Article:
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Home sweet home

There is a lot of activity going on in the avian world these days. Birds have one thing on their minds: raising their young! That is why migratory birds return to our area year after year; it affords them a good place to raise young with an ample food supply and room to avoid excessive competition from other birds.

If you sit and watch for a while, you can see this activity. You will see the seemingly aggressive bird-to-bird chases of either an interested male toward a female or a male-to-male territorial dispute.

You will also see birds carrying nesting material, stick by stick, blade of grass by blade of grass. They are painstakingly fashioning this material into nests unique to their species that will serve as a platform to lay eggs and raise and protect their young.  

Just as birds can be identified by their markings, so they can be identified by their nests.

For example, the familiar robin uses soft mud from worm castings to reinforce a cup-shaped nest built from grasses, twigs, rootlets and moss. If the mud washes away or crumbles, the bird will rebuild the nest.  The nest is large, 6 to 8 inches across and 3 to 6 inches high, and is usually located in the lower half of a tree or in gutters, eves and light fixtures.

The female lays three to five greenish-blue eggs in each clutch. She may lay eggs two to three times during the breeding season, resulting in up to 15 young birds.

In contrast, the cerulean warbler, a long-distance migrant and declining species that uses our large forests to raise young, builds a small nest in the mid to upper canopy of a tree, often concealed from the top by leaves and twigs on the nest branch itself. The warbler weighs less than half of an ounce — compared to the 3-ounce weight of the robin — and its nest is proportionately smaller.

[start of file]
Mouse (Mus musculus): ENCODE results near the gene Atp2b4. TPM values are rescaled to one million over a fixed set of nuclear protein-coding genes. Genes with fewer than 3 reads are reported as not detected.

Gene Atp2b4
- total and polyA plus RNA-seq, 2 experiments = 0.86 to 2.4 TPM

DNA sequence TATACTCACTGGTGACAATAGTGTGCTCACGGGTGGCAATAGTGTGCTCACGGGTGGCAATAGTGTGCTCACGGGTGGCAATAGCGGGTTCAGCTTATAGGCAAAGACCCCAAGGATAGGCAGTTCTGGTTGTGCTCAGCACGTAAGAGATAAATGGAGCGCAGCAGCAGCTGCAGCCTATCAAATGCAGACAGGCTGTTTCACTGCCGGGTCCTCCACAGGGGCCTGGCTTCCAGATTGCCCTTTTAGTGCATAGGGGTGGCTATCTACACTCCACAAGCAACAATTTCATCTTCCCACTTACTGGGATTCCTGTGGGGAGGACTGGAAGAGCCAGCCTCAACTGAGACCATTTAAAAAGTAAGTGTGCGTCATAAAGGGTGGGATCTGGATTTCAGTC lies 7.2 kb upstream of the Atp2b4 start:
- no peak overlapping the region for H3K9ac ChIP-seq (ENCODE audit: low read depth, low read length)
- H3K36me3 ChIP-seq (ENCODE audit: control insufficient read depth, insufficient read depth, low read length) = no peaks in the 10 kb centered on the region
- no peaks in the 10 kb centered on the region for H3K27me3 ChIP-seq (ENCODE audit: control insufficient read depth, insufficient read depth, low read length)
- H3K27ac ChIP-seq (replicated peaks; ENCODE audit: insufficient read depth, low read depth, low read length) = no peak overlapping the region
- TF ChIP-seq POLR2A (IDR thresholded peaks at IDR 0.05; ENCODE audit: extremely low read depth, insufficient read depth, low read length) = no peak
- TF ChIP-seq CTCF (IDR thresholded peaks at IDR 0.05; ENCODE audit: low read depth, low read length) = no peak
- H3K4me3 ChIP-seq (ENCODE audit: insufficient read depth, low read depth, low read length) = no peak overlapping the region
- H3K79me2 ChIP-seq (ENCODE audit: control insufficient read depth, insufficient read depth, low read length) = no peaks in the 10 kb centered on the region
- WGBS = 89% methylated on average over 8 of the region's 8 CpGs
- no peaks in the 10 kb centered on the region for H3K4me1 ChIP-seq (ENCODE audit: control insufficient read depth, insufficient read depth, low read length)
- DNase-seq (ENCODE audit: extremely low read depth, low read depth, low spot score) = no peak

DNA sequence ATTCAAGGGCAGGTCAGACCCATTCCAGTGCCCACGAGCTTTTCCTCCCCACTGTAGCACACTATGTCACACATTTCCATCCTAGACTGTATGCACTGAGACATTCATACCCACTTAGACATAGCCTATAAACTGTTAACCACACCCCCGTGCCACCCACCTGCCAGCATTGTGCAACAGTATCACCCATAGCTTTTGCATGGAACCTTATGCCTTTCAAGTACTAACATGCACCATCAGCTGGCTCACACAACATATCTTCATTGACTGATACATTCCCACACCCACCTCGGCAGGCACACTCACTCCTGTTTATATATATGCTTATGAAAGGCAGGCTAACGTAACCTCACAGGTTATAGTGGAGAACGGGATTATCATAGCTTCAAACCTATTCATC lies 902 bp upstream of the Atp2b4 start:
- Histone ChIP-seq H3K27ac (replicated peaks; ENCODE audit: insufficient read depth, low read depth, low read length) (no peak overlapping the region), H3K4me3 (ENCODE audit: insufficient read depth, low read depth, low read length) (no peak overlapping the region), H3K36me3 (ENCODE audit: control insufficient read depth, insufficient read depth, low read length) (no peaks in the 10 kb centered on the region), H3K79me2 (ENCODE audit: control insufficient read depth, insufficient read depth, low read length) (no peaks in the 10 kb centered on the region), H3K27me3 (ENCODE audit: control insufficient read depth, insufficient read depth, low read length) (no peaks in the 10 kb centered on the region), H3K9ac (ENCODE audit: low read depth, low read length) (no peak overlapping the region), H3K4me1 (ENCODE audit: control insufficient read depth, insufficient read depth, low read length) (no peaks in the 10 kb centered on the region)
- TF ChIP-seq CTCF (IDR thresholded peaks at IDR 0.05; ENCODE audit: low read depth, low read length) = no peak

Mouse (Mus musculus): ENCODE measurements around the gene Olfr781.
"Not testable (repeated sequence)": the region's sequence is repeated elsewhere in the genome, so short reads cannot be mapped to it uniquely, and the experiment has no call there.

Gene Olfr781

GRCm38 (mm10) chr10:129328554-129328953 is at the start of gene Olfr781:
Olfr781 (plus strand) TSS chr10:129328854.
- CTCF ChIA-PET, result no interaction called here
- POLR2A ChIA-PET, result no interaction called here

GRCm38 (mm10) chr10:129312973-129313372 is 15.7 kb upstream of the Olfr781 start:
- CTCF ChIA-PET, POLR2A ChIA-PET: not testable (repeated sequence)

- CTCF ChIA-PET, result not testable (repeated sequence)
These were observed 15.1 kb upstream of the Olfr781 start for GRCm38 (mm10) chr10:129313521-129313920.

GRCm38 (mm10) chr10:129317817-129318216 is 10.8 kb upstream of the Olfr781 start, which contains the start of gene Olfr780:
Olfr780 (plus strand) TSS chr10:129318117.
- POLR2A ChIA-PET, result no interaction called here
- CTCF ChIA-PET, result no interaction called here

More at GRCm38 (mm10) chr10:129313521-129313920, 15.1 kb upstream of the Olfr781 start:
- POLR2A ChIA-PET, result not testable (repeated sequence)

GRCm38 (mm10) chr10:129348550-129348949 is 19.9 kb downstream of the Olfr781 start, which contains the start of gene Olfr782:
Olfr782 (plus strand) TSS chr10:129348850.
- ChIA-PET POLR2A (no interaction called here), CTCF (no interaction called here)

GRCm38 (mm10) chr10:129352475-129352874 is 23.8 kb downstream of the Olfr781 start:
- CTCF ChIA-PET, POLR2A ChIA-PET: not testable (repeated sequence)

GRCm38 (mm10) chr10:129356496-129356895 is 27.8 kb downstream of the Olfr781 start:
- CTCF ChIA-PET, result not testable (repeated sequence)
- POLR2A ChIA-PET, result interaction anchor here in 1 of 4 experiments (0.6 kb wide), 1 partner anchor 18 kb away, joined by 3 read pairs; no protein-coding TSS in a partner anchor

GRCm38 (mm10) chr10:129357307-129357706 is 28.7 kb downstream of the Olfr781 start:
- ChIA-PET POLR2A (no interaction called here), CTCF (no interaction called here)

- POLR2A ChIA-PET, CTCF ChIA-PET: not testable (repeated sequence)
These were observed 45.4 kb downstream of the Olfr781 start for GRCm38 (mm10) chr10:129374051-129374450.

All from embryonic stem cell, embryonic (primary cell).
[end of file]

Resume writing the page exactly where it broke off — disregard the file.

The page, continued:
The interesting thing about cerulean nests built of bark fibers, grass stems and hair is that the materials are bound together with spider web. Spider web is about one-tenth the diameter of a human hair, but it has incredible strength; it is 10 times stronger than a strand of steel of the same weight.  

Unlike robins, cerulean warblers will usually only have a single clutch of one to five eggs during a season. This is probably due to the fact that they don’t have time for a second clutch before they have to migrate back to Central America. If the  first nest fails, to save time the female recycles the spider web from the failed nest to start a new one.

If you would like to see birds in action, join other birders for Audubon’s annual Bird-a-thon, on Saturday, May 15. It’s a way to enjoy nature and help raise funds for conservation and education.  For more information, call the Audubon Center at 860-364-0520 or go online to sharon.audubon.org.


Scott Heth is the director of Audubon Sharon and can be reached at sheth@audubon.org, (subject line: Nature Notes).

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